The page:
I don’t usually take pictures of our home furniture, but a golden slant of morning light lent my everyday still life here a sort of holy ambiance, so I decided it was worth capturing. All three items pictured here have special significance in my life, but for now, I’ll just tell you about the candy dish.
I wrote a bit in my two previously posted persimmon pudding posts about my Grandma’s and Grandpa’s farm in Greensboro and what it meant to me growing up. Our family moved about every two years, so their farm was the one place I could go that gave me a sense of permanence, home, and belonging.
It’s ironic that the land where their house stood and where I used to roam through the wild woods now accommodates an upscale subdivision of huge, fancy houses, because Grandma’s house was a humble abode—some would even call it a shack. Grandma and Grandpa slept in the front room where the woodstove was, which was also the room where we all hung out because it was the only really warm place there in the winter. The room where I usually slept was right next to that one, almost filled by two double beds. I usually slept with my Aunt Ellen, who never married and often stayed at the farm. I loved Aunt Ellen fiercely, but I hated sleeping with her because her snoring was earsplitting—enough to wake the dead. I’d often lie there for hours, with the covers pulled over my head, trying to muffle the deafening thunder of her snores.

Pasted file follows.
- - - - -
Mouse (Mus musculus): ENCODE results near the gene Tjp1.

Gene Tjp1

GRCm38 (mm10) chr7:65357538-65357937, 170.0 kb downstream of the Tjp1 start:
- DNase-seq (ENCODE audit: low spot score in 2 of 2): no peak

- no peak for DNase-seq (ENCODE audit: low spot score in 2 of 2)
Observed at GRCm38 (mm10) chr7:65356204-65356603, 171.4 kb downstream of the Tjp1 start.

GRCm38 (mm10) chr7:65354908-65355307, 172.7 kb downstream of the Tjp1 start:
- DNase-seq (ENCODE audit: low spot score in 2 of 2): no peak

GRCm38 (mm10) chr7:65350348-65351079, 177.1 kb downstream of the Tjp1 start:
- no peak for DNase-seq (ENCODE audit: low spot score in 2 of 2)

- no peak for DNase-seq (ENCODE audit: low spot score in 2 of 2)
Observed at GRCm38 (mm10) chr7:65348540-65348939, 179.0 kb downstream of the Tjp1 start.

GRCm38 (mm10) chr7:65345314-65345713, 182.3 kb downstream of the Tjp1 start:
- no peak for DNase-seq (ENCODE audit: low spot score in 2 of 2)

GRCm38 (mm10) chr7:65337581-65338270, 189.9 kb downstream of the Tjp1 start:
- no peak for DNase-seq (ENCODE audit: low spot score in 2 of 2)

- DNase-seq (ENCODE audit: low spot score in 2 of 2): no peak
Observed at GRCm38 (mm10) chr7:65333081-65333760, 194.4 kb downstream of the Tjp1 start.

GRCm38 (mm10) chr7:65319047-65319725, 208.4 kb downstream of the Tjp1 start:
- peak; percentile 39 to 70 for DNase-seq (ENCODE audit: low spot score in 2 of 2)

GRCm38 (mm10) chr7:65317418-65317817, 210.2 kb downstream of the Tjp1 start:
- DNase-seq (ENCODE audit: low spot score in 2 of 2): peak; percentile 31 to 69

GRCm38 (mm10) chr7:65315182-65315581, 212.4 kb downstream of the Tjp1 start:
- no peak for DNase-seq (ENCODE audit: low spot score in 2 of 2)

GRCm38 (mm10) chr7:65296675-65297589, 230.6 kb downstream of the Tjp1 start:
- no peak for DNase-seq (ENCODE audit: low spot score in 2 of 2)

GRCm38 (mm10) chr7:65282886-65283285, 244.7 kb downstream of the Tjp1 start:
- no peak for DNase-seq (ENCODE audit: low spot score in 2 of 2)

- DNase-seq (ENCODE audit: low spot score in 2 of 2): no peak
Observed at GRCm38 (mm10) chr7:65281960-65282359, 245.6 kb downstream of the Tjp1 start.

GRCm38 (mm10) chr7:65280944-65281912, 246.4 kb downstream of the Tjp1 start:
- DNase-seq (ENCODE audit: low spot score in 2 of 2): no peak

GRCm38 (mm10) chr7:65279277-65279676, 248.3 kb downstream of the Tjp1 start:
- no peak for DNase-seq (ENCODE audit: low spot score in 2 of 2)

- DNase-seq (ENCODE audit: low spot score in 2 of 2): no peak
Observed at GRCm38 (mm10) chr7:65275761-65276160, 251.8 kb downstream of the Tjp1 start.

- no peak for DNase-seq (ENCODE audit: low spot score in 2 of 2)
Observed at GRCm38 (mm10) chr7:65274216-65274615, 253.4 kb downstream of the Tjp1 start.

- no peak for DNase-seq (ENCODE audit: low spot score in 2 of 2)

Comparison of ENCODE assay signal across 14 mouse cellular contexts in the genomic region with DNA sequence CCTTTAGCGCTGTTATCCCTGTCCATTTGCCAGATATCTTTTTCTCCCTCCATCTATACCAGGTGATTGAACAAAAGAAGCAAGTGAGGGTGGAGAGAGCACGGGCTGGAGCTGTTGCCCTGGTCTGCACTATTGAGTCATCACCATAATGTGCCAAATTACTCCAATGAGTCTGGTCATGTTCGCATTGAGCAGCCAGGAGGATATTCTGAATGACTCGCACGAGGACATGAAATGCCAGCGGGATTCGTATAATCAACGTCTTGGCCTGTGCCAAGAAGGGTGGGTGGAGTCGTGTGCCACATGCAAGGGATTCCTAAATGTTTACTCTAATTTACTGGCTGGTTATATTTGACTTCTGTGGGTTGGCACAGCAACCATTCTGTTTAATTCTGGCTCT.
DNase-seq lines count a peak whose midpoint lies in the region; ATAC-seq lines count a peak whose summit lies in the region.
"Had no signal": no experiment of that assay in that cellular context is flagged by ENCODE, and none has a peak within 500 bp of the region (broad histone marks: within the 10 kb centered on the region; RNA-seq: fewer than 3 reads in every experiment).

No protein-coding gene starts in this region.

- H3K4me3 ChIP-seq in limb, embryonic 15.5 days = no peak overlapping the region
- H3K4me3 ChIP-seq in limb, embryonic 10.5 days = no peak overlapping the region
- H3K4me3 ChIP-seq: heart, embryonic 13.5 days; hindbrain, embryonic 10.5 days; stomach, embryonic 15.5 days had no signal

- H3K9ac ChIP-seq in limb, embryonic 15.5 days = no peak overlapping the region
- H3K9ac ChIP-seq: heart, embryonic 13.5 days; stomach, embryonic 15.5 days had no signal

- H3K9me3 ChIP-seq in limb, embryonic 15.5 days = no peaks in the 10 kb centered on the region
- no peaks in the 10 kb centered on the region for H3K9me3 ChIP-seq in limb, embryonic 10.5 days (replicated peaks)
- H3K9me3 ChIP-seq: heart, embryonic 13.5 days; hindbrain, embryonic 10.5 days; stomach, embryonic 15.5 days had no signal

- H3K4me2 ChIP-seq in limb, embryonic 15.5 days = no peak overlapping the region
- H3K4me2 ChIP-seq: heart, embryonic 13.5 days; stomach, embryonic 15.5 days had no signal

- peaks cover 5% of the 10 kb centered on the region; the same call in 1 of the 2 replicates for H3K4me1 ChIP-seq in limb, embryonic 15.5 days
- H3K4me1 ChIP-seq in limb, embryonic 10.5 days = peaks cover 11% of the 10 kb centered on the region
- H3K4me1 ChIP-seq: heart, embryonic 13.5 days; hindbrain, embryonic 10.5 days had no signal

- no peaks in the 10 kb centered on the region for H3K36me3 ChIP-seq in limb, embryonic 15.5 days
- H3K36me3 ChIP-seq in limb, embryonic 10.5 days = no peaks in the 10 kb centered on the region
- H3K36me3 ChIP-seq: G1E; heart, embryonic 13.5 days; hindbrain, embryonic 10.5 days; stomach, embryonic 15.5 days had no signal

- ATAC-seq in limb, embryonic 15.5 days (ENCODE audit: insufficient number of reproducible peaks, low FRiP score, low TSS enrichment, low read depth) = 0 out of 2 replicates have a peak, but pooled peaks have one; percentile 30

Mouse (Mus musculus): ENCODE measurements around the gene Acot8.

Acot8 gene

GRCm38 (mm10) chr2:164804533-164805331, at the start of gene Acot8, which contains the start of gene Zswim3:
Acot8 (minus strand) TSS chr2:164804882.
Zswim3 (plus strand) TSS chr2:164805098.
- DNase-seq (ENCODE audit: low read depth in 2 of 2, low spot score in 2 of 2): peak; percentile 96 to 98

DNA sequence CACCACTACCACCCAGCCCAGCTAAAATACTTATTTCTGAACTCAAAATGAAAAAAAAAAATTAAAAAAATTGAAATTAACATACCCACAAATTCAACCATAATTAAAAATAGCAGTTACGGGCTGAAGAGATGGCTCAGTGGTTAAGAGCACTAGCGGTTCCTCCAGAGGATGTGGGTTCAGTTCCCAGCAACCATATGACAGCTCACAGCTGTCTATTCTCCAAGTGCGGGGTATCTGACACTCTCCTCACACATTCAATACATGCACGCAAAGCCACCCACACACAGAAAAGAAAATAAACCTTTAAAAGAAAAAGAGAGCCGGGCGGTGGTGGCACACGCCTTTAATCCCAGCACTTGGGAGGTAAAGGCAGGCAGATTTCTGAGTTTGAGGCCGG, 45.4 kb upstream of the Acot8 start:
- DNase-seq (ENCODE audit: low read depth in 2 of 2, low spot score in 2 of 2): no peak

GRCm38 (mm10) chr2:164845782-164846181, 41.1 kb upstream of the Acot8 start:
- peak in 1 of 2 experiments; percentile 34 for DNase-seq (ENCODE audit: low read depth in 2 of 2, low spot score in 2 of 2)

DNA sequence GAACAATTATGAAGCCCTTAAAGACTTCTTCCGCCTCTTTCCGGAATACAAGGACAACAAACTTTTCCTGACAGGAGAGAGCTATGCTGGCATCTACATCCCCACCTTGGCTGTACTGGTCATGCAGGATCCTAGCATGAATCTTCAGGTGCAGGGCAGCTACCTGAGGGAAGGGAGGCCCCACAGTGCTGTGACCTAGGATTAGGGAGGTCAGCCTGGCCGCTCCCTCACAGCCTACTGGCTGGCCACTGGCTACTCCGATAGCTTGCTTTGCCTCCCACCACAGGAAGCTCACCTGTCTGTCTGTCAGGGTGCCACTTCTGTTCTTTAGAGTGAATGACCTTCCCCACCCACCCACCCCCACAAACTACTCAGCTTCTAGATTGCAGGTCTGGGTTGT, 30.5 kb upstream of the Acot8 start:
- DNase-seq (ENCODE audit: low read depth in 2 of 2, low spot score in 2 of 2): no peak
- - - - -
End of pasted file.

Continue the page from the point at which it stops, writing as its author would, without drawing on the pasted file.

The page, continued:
Although Aunt Ellen had her own apartment in Winston-Salem, we all called this room Aunt Ellen’s room. She stayed there often enough that the room was full of her things, including her clothes in the tall wardrobe—so tall that it almost touched the ceiling. On top of that wardrobe, for my entire childhood, sat a candy dish. It was a lovely, cut-glass candy dish, but when I was small, I scarcely noticed the beauty of it. Rather, it was the peppermints inside that held my interest.